How i can sort multidimensional list to two-dimensional list?
Multidimensional input: [8, [6, 7, [-1], [4, [[10]]], 2], 1]
Desired two-dimensional output: [[8, 1], [6, 7, 2], [-1, 4], [], [10]]
all same depth list items need to be in same list.
How i can sort multidimensional list to two-dimensional list?
Multidimensional input: [8, [6, 7, [-1], [4, [[10]]], 2], 1]
Desired two-dimensional output: [[8, 1], [6, 7, 2], [-1, 4], [], [10]]
all same depth list items need to be in same list.
The idea is basically the same that the one in @TerryA answer, but using setdefault and checking at the end of the for loop if something of the depth was added:
lst = [8, [6, 7, [-1], [4, [[10]]], 2], 1]
def depths(l):
def flatten(l, start=0, depth={}):
for e in l:
if isinstance(e, list):
flatten(e, start=start + 1, depth=depth)
else:
depth.setdefault(start, []).append(e)
if start not in depth:
depth[start] = []
d = {}
flatten(l, depth=d)
return [d[i] for i in range(max(d) + 1)]
result = depths(lst)
print(result)
Output
[[8, 1], [6, 7, 2], [-1, 4], [], [10]]
You could perhaps use a defaultdict here to measure the depth of each element, along with recursion:
from collections import defaultdict
L = [8, [6, 7, [-1], [4, [[10]]], 2], 1]
res = defaultdict(list)
def myfunc(L, depth):
for i in L:
if isinstance(i, list):
myfunc(i, depth+1)
else:
res[depth].append(i)
myfunc(L, 0)
The defaultdict will then look like this:
defaultdict(<class 'list'>, {0: [8, 1], 1: [6, 7, 2], 2: [-1, 4], 4: [10]})
You'll then need to translate the defaultdict back to what you want. Note that the default dict will not contain an empty list because it can't detect it (ie: [[10]]
and [10]
are both lists), but what it will have is a gap in the range (notice how the depth 3
is missing in the defaultdict).
final = []
for i in range(max(res)+1):
if i not in res:
final.append([])
else:
final.append(res[i])
print(final)
Very messy, I'm sure improvements could be made.
My option with recursion and without any dependencies:
lst = [8, [6, 7, [-1], [4, [[10]]], 2], 1]
def flat_group(lst, deep = 0, res = None):
if res == None: res = []
for item in lst:
if len(res) <= deep: res.append([])
if not type(item) == list:
res[deep].append((item))
else:
flat_group(item, deep + 1, res)
return res
print(flat_group(lst))
#=> [[8, 1], [6, 7, 2], [-1, 4], [], [10]]
def flat(lst, deep = 0, res = []):
for item in lst:
if not type(item) == list:
res.append((deep, item))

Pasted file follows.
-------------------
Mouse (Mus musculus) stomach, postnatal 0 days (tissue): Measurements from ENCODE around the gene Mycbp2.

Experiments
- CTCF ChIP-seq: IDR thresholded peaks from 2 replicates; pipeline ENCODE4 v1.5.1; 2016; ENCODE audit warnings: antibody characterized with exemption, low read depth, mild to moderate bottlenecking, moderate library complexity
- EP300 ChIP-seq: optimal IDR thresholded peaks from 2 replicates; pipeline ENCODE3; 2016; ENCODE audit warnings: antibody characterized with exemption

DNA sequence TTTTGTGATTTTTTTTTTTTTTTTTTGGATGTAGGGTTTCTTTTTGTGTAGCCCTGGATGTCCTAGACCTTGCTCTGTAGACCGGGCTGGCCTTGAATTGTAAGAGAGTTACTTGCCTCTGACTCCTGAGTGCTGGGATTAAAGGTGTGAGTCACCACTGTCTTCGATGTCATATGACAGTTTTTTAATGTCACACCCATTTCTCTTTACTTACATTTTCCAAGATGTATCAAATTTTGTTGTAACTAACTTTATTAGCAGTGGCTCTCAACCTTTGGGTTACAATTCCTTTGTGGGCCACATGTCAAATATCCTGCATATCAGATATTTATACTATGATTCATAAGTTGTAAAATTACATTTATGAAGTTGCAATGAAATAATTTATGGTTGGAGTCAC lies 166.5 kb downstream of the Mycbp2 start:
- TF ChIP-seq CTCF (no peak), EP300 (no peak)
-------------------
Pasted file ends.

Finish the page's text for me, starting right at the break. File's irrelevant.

else:
flat(item, deep + 1, res)
return res
def group(lst):
flatten = flat(lst)
max_n = max(flatten)[0]
res = [[] for _ in range(0,max_n+1)]
for deep, item in flatten:
res[deep].append(item)
return res
print(group(lst))
#=> [[8, 1], [6, 7, 2], [-1, 4], [], [10]]
flat(lst)
is a recursive method that builds a flat list of tuples where each tuple contains the value and the deep inside the original list.
So the call flat(lst)
returns:
# [(0, 8), (1, 6), (1, 7), (2, -1), (2, 4), (4, 10), (1, 2), (0, 1)]
Then group(lst)
builds a list of n+1
empty sub-list, where n
is the maximum depth, it iterates over the result of flat(lst)
and append each element by index to the proper sub-list.
The flat_group(lst)
does almost the same.
[8, [6, 7, [-1], [4, [[[10]]]], 2], 1]
. Also, using a mutable object as a default parameter value would result in incorrect results if the function is called more than once.
– blhsing
Dec 5 at 18:55
You can do this by first generating a dictionary of elements at each depth (with depth as key in this dictionary and list of elements of that depth as value). The recursive function get_elements_by_depth
below does this. Then all you need to do is flatten the values of that dictionary. (the function flatten_by_depth
below does what you need).
from collections import defaultdict
def get_elements_by_depth(ls, cur_depth, cur_dict):
"""
returns a dictionary with depth as key and a list of all
elements that have that depth as value
"""
for x in ls:
if isinstance(x, list):
get_elements_by_depth(x, cur_depth + 1, cur_dict)
else:
cur_dict[cur_depth].append(x)
return cur_dict
def flatten_by_depth(ls):
"""
returns a list of lists, where the list at index i
contains all elements of depth i
"""
elements_by_depth = get_elements_by_depth(ls, 0, defaultdict(list))
max_depth = max(elements_by_depth.keys())
# Since we're using a defaultdict, we don't have to worry about
# missing keys in elements_by_depth
return [
elements_by_depth[i]
for i in xrange(max_depth + 1)
]
> flatten_by_depth([8, [6, 7, [-1], [4, [[10]]], 2], 1])
[[8, 1], [6, 7, 2], [-1, 4], [], [10]]
The recursive approach taken by the other answers comes with the recursion limit imposed by Python and the overhead of two passes. A more efficient one-pass iterative approach is to implement breadth-first search using a queue of tuples of lists and associated depths:
from collections import deque
def flatten(lst):
output = []
q = deque([(lst, 0)])
while q:
l, depth = q.popleft()
for i in l:
if isinstance(i, list):
q.append((i, depth + 1))
else:
while depth >= len(output):
output.append([])
output[-1].append(i)
return output
so that:
flatten([8, [6, 7, [-1], [4, [[10]]], 2], 1])
returns:
[[8, 1], [6, 7, 2], [-1, 4], [], [10]]
Somebody recently posted a similar question which, by the time I composed my answer, was closed as a duplicate. So I figured I'd add my answer here.
def extract_entries(nested_list, new_list=[]):
# Add the list of all of the items in <nested_list> that are NOT lists themselves.
new_list.append( [ e for e in nested_list if type(e) != list ] )
# Look at entries in <nested_list> that ARE lists themselves.
for entry in nested_list:
if type(entry) == list:
extract_entries(entry, new_list)
return new_list
Testing:
M = [8, [6, 7, [-1], [4, [[10]]], 2], 1]
print(extract_entries(M))
# Returns: [[8, 1], [6, 7, 2], [-1], [4], [], [10]]
[[8, 1], [6, 7, 2], [4], [], [10], [-1]]
is an acceptable result, and if not, then why? – coldspeed Dec 5 at 13:07